March 23, 2013
Those who celebrate Easter and dye Easter eggs will want to know that now is the time to buy those eggs.
After many frustrating hours of peeling, or not being able to peel hard boiled and colored eggs, I finally did some research to make all our lives a bit less stressful.
Eggs have a long shelf life in the refrigerator if handled properly. First, eggs should only be purchased from a refrigerated case. Just like any other perishable food, they need to be refrigerated as soon as possible, like meat or diary foods.
Next, keep eggs in their original containers. It’s possible that the outside of the shells may be contaminated with salmonella. Always wash your hands when touching raw eggs and before touching something else.
If these steps are followed, raw eggs in the shell have a shelf life of three to five weeks.
For easier peeling, the egg board recommends that we use eggs that are seven to 10 days old. That means that we need to add eggs for dyeing on our grocery lists soon. This time allows the eggs time to take in air, which helps separate the membranes from the shell.
Hard-boiled eggs are easiest to peel right after cooling. Cooling causes the egg to contract slightly in the shell.
To peel a hard-boiled egg: Gently tap egg on countertop until shell is finely crackled all over. Roll egg between hands to loosen shell. Start to peel at the large end, holding egg under cold running water to help ease the shell off.
If left in the shell, hard-boiled eggs can be refrigerated safely up to one week. Once peeled, eggs should be eaten that day.
Here are the directions to boil eggs from the Egg Board:
Place eggs in saucepan large enough to hold them in single layer. Add cold water to cover eggs by one inch. Heat over high heat just to boil. Remove from burner. Cover pan. Let eggs stand in hot water about 12 minutes for large eggs (9 minutes for medium eggs; 15 minutes for extra large). Drain immediately and serve warm. OR, cool completely under cold running water or in bowl of ice water, then refrigerate. If you plan to use the original container to drain colored eggs, wash egg cartons with hot soapy water to remove any possible bacteria.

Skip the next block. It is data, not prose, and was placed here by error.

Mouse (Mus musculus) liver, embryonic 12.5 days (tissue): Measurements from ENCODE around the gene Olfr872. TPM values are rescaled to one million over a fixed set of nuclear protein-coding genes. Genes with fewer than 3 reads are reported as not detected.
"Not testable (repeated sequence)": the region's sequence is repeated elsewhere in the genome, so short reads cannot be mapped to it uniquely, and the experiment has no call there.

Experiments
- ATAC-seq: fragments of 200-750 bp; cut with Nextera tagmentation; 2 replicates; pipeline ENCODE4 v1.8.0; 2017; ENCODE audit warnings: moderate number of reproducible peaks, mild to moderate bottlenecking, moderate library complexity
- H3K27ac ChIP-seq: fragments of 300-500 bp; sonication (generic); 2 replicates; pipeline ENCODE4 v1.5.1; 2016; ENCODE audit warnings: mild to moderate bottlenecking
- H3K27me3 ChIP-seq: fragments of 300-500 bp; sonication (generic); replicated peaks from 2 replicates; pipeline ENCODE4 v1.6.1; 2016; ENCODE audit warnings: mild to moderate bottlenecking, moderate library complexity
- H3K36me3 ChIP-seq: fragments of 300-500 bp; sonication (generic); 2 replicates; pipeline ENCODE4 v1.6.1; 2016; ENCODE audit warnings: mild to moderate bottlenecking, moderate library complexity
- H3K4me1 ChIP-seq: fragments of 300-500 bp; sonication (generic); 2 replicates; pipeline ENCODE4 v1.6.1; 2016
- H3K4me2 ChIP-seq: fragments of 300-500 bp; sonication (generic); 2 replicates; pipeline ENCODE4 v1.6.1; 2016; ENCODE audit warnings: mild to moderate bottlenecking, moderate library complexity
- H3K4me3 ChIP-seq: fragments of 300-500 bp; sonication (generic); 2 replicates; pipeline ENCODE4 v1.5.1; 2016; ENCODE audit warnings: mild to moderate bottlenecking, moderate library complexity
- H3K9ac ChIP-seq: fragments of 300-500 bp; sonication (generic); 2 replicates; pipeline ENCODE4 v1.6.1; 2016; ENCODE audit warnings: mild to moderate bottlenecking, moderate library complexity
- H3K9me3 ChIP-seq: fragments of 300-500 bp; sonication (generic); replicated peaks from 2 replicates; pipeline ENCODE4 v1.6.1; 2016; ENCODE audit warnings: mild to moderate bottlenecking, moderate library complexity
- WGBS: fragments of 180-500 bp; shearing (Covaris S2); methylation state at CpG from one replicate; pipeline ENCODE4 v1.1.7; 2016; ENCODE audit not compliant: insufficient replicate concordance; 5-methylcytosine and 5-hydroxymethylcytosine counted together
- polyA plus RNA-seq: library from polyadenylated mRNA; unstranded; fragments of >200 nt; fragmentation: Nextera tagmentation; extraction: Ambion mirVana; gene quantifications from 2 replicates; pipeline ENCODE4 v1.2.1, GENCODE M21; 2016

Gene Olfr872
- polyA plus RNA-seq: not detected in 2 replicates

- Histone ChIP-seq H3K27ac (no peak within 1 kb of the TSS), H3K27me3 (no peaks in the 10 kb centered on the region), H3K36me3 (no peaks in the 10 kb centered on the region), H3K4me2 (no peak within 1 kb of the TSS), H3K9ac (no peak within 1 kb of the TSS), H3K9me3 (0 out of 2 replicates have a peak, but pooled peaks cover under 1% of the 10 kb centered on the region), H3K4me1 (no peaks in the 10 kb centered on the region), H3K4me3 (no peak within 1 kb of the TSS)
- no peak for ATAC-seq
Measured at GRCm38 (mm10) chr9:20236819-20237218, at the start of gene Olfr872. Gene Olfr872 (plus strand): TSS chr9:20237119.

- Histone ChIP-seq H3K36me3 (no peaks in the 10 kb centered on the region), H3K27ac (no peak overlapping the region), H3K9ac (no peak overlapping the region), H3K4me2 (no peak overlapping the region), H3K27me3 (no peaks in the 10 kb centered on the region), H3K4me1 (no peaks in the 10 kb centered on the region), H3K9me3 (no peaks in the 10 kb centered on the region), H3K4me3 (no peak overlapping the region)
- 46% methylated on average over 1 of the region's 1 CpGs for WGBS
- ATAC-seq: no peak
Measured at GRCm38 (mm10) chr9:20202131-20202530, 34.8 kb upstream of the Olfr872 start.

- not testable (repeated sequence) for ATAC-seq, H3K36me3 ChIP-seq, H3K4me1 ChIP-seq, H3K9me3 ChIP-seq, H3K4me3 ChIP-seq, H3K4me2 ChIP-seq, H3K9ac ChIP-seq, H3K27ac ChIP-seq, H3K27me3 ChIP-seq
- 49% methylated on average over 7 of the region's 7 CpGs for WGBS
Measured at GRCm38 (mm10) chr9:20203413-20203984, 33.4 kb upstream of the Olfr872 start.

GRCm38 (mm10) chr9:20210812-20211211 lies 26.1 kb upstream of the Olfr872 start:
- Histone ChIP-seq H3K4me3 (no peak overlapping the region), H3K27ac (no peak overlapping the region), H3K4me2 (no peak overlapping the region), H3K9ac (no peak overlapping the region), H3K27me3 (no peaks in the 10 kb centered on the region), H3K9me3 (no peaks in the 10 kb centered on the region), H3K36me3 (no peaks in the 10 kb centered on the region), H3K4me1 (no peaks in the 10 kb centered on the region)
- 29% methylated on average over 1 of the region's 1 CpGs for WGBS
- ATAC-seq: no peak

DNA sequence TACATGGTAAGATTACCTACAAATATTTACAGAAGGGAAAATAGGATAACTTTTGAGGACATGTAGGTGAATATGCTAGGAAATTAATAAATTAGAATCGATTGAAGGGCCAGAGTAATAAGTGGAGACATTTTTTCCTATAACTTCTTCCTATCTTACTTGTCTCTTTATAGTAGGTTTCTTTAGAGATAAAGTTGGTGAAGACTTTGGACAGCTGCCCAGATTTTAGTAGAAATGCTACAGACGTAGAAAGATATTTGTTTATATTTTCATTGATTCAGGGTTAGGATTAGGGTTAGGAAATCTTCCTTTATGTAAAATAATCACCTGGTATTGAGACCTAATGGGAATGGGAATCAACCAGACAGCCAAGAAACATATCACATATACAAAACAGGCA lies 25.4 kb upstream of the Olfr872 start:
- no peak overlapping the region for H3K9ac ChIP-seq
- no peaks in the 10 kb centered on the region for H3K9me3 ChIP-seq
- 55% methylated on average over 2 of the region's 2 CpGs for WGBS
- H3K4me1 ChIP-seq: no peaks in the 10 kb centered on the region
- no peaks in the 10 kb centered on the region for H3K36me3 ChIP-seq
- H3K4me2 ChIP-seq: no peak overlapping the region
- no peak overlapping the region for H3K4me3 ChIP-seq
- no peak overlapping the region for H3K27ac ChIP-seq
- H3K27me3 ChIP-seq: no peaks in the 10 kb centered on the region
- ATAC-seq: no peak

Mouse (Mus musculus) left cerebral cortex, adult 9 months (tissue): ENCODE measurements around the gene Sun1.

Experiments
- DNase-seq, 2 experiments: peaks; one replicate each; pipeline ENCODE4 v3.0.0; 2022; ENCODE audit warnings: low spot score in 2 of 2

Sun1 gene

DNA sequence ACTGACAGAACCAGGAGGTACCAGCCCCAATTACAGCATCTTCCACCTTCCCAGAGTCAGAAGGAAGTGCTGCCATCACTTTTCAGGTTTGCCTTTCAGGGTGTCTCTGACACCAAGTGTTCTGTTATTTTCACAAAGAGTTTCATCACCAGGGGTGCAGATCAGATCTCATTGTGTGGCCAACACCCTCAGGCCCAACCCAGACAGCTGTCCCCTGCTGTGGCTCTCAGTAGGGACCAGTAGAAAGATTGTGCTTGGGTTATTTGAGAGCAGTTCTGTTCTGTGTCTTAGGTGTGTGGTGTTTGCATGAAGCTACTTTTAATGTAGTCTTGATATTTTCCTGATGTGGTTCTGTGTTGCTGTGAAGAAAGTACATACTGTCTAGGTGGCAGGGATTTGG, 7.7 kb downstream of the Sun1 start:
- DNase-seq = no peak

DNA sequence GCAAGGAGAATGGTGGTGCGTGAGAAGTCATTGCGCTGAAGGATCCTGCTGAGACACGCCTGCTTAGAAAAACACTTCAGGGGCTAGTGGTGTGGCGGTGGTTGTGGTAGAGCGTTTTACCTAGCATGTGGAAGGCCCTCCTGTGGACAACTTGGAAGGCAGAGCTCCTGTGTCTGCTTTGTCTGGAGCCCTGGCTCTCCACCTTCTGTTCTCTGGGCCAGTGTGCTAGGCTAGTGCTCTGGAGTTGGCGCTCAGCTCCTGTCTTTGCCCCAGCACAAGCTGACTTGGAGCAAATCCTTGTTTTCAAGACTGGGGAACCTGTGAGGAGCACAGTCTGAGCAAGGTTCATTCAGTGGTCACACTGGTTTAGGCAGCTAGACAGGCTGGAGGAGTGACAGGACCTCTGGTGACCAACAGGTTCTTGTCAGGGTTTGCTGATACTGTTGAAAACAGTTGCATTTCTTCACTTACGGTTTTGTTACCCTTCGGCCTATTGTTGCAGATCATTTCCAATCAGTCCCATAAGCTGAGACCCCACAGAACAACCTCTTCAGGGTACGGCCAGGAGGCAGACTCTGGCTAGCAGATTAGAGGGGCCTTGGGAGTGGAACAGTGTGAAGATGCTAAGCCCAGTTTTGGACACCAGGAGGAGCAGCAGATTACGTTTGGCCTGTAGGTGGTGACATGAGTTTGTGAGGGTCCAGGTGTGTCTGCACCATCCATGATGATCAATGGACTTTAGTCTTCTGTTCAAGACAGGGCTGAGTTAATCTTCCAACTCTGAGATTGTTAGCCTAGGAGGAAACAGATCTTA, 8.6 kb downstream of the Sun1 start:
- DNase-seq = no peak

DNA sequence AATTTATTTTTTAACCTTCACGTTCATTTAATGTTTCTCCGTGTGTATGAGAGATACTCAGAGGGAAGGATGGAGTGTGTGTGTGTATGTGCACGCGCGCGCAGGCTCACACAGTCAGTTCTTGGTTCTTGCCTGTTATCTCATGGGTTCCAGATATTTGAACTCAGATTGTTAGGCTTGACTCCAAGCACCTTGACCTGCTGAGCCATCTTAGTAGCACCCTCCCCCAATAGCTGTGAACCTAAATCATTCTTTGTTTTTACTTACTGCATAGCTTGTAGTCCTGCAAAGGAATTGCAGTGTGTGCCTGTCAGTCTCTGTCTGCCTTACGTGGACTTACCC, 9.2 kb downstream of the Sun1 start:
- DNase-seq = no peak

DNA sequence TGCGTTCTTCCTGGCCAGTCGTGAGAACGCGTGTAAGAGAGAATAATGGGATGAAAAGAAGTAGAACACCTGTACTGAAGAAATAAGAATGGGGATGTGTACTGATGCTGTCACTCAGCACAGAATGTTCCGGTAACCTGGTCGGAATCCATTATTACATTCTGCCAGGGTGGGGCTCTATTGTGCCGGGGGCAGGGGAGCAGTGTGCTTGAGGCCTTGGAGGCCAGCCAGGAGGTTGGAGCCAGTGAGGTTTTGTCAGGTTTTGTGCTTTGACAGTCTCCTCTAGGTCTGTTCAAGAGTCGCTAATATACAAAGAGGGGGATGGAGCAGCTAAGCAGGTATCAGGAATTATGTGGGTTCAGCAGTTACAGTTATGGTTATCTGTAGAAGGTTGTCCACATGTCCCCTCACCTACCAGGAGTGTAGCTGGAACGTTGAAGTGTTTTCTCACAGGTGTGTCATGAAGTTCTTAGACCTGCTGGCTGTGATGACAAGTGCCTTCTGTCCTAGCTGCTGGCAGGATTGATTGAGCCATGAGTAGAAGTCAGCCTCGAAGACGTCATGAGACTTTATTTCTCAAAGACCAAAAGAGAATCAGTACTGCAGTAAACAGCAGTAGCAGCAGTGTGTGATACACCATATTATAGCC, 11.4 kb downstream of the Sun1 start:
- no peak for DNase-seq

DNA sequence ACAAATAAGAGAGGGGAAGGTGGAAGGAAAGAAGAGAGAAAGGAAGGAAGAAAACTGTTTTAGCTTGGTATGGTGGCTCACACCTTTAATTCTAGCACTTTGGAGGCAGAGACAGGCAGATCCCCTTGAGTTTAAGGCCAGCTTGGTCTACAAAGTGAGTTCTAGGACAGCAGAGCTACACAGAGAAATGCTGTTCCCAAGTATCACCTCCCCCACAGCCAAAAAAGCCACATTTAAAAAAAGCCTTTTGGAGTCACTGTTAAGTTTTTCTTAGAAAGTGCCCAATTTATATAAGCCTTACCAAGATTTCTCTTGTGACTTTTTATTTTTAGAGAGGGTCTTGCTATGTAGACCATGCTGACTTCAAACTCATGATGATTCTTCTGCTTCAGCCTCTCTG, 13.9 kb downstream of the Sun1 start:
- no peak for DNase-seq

If you use real dyed eggs for the Easter hunt, they must be prepared with care to prevent cracking the shells. If the shells crack, bacteria could contaminate the inside. Do not hide cracked eggs. Eggs should be hidden in places that are protected from dirt, pets and other sources of bacteria. The total time for hiding and hunting eggs should not exceed two hours. The “found” eggs must be re-refrigerated and eaten within seven days of cooking, or discarded.
Eggs are reasonably priced, nutritious, and are an excellent source of protein. One large egg contains six grams of protein. Most of the protein is found in the egg white (3.6) and a considerable amount, (2.7) is in the yolk.
Here are some interesting natural dyes. Make the dye the night before.
Natural dyes for Easter eggs
Red cabbage leaves - Robin egg blue
Walnut shells - Dark red-brown
Orange peels - Light yellow
Yellow onion skins - Dark yellow or orange
Spinach - Light gold-green
Red beets - Light pink
Strong brewed coffee - Light brown
Grape juice - Light purple
Take a small amount of food material and place it in a pan, filled with 2 cups of cold water. Bring the water rapidly to a boil and allow to simmer for 10 minutes. Turn off heat and cover, allowing dye to steep for 30 minutes.
Remove food material and place dye into containers and refrigerate.
When dye is cold, place hard-cooked eggs into dye. Leaving the eggs in the dye overnight in the refrigerator will give the deepest colors. Experiment to see what tints and shades are best. Remove the eggs from the dyes and dry on a metal cake rack.